Creating a job description is a difficult task for a product management role – each business will have different requirements depending on its size, how established the business is, the budget, and what product the business sells, from software, a service to a tangible product. Saying this, businesses looking to fill a product manager vacancy, are more than likely looking for these skills:  

Customer First Approach

Evidence of combining product experience and knowledge with market insight to deliver a product roadmap that has met and exceeded the actual needs of customers – rather than the perceived needs.

Agile Working

Defined as ‘bringing people, processes, connectivity and technology, time and place together to find the most appropriate and effective way of working to carry out a particular task. It is working within guidelines (of the task) but without boundaries (of how you achieve it).’This is an important team management skill, creating the right environment for success.

Problem Solving

The ability to foresee pain points and roadblocks within the product roadmap and creating a plan to overcome these in a timely and cost-effective way.

Coaching

Evidence of taking teams on a journey, from understanding the business vision and buying into the product direction completely. Businesses will want to see candidates who have showcased influencing skills and can give proven examples of coaching teams towards success.

Lifecycle Experience

Becoming increasingly popular is the requirement for candidates to have ‘full stack’ experience and taking products through the whole product lifecycle, from research and development to maturity.

Technical Product Manager jobs

A Technical Product Manager role has similar responsibilities to a Product Manager. The difference in this case, is that a Technical Product Manager requires enhanced engineering and design skills, focusing more on the product itself, how it is built and its development. On the other hand, a Product Manager focuses more intensely on the customer, ensuring first and foremost that the product is customer centric.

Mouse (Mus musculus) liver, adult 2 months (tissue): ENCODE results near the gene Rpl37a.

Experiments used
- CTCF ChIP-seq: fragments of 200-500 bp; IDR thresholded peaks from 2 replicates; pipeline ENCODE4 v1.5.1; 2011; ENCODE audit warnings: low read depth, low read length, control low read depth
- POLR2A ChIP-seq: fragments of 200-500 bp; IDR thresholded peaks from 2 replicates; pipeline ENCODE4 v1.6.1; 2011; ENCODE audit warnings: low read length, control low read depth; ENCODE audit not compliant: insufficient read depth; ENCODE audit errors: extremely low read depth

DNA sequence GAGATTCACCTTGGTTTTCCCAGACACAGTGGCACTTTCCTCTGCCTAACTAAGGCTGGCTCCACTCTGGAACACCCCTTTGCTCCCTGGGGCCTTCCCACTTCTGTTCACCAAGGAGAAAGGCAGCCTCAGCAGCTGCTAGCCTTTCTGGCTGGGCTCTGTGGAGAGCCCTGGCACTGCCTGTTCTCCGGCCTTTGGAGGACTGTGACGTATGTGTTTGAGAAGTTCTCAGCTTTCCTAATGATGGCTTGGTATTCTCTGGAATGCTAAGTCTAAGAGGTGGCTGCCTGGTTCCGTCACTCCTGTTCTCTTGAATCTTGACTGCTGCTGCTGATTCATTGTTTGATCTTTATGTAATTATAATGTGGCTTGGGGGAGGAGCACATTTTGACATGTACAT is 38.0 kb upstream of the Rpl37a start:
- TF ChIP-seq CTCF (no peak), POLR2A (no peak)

Example Job Description

A typical Product Manager job description will read something like the below:

The Product Manager will have full autonomy over developing the products lifecycle as well as scaling and adapting the product to maximise growth.

The Product Manager will report directly to the Head of Product and will work alongside a team of designers, developers, and analysts. The key driver is to increase engagement and improve the relevance of ongoing content.

The Product Manager will:

  • Work with customers and stakeholders to understand needs and build business cases
  • Understand the opportunities, requirements and customer problems for each new product release and on-going growth optimisations
  • Build the product strategy and roadmap
  • Testing and delivering new features and optimisations that positively enhance the business KPIs and improve customer experience
  • Work collaboratively with developers to release best in class products that users love
  • Roll out product trials and product launches
  • Driving innovation in the market
  • Consistent UX throughout all products
  • Creating high quality user stories and acceptance criteria i.e. data driven mindset
 

The Product Manager must have:

  • A track record delivering great product portfolios
  • Experience with AB and multi-variant testing
  • Experience using data and analytics tools to prioritise your roadmap